‘Milan doesn’t want us to be comfortable’
Differential inclusion of refugees in Milan
in How the other half lives
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How can we best describe refugees’ post-reception livelihoods in European cities? To what extent does the fact of having a protection status make one included in its ‘mainstream community’? This chapter tries to answer these questions and show the differential inclusion that status-holder refugees are subjected to. While many studies have explored undocumented refugees’ exclusion and absence of a sense of belonging as a consequence of their lack of legal status, here we shed light on refugees who obtain a protection status and their feelings of dislocation and marginality as emerging from three crucial dimensions: space, time and general attitude. To do so, the chapter draws from the experience of a group of Sub-Saharan African men with protection status who live in the Italian city of Milan following the recent ‘refugee crisis’. Based on qualitative observations and in-depth interviews, the chapter points out how refugees in Milan make up a stratum of people equipped with access to rights which are granted formally, but not in practice. Taken together, it is argued that although cities are often depicted as having the potential to foster new forms of solidarity and social inclusion, urban contexts are still confronted with processes of differential inclusion that impact adversely on refugees’ inclusion.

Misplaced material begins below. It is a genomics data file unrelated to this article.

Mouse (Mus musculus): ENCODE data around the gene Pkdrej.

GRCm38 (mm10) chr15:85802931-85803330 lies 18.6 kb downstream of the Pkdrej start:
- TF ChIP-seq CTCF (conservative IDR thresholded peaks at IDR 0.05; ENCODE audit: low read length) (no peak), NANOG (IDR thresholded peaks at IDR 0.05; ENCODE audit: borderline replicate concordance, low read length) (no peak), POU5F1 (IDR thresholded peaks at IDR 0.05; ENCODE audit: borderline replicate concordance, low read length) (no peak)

How the other half lives

Interconnecting socio-spatial inequalities

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